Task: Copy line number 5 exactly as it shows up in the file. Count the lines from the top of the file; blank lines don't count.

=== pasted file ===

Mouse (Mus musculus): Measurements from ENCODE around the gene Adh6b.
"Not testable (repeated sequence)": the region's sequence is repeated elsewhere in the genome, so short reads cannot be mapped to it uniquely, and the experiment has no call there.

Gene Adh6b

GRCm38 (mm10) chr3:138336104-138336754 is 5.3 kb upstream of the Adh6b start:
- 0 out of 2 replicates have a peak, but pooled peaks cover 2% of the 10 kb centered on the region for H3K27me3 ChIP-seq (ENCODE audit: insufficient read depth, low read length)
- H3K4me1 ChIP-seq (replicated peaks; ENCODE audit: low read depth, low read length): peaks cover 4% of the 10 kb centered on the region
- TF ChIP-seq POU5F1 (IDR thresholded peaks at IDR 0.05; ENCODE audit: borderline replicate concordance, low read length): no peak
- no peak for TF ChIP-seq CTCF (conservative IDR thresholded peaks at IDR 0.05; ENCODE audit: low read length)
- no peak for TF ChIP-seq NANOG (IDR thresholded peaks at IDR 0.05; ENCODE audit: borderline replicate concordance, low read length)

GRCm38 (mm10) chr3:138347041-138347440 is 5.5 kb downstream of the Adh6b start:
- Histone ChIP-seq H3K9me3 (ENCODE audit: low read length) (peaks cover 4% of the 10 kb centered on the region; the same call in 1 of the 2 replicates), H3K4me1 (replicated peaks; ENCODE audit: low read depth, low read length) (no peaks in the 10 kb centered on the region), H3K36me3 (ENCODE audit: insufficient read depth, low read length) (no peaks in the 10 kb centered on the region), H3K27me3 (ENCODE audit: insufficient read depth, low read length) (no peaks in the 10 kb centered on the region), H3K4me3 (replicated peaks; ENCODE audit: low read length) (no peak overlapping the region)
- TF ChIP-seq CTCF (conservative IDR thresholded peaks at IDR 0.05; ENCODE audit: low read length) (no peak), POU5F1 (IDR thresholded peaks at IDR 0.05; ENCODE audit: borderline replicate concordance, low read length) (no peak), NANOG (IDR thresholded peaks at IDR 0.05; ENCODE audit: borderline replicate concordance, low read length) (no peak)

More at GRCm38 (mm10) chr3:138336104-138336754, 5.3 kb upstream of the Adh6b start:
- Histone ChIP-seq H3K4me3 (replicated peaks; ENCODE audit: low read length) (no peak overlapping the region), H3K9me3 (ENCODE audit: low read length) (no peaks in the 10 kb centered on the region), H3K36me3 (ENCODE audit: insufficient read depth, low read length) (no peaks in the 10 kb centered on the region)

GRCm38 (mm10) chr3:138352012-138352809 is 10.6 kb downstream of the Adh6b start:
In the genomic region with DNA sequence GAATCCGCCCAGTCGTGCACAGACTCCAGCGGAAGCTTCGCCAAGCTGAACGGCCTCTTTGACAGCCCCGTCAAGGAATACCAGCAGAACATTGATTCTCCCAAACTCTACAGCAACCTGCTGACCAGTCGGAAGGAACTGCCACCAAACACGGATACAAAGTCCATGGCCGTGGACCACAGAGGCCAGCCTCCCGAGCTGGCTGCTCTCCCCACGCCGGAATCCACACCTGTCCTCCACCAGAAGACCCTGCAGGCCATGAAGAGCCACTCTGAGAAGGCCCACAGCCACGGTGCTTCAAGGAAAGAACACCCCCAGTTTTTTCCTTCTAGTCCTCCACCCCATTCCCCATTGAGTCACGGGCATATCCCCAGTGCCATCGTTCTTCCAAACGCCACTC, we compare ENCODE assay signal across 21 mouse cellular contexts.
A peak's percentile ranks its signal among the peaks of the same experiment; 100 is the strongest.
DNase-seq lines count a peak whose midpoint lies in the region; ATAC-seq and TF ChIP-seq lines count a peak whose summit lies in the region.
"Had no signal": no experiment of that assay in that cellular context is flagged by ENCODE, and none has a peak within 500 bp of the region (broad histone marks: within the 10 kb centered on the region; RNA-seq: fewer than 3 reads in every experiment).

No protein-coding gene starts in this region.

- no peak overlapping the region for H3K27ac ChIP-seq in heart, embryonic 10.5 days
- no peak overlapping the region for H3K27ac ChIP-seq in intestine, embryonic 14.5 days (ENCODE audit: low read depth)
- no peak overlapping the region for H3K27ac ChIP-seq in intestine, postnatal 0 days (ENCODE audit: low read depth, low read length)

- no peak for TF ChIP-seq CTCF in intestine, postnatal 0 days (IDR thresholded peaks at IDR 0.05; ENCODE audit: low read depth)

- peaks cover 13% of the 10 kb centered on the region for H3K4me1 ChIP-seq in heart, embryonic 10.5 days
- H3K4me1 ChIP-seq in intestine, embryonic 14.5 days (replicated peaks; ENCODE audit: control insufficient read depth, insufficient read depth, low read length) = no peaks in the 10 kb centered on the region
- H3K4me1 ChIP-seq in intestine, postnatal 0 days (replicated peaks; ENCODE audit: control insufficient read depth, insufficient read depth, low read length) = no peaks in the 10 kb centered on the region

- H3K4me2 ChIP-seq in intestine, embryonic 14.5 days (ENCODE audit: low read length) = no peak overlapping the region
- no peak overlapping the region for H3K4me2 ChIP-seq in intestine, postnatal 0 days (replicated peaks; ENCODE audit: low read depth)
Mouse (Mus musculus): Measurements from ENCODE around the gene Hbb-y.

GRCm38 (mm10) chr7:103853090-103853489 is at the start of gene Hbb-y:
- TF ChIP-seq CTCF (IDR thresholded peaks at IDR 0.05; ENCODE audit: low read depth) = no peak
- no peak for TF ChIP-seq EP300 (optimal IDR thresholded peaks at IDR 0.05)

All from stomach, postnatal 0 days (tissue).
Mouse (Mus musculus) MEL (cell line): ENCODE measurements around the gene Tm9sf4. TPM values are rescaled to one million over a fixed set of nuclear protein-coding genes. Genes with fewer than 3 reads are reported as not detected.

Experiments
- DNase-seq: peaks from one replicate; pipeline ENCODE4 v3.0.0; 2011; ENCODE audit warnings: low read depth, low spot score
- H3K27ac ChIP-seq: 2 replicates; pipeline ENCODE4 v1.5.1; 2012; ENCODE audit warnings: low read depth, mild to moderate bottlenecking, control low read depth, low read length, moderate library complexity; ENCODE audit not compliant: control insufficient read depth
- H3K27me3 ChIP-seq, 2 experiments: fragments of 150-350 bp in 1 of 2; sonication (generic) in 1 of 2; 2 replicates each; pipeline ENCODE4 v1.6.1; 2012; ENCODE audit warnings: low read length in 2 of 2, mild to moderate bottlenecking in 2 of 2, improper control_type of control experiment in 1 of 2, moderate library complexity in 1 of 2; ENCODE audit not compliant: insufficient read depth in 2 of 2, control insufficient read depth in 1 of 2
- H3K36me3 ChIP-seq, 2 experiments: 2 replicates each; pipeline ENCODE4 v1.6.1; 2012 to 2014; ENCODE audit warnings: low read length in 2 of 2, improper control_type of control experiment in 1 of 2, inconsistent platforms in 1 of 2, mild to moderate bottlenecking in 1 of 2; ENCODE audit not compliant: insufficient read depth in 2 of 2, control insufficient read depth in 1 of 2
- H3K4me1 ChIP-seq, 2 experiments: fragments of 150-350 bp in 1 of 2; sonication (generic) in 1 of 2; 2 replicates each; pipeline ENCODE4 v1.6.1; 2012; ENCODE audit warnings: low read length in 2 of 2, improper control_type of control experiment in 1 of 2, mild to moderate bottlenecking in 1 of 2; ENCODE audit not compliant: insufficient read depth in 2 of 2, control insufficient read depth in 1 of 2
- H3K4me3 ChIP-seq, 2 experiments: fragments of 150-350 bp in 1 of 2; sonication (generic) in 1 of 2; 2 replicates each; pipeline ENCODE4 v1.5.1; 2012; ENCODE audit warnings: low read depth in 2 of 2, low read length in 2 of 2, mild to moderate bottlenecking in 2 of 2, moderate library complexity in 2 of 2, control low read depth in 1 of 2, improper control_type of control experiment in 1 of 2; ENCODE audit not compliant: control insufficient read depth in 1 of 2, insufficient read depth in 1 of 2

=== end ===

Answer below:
- 0 out of 2 replicates have a peak, but pooled peaks cover 2% of the 10 kb centered on the region for H3K27me3 ChIP-seq (ENCODE audit: insufficient read depth, low read length)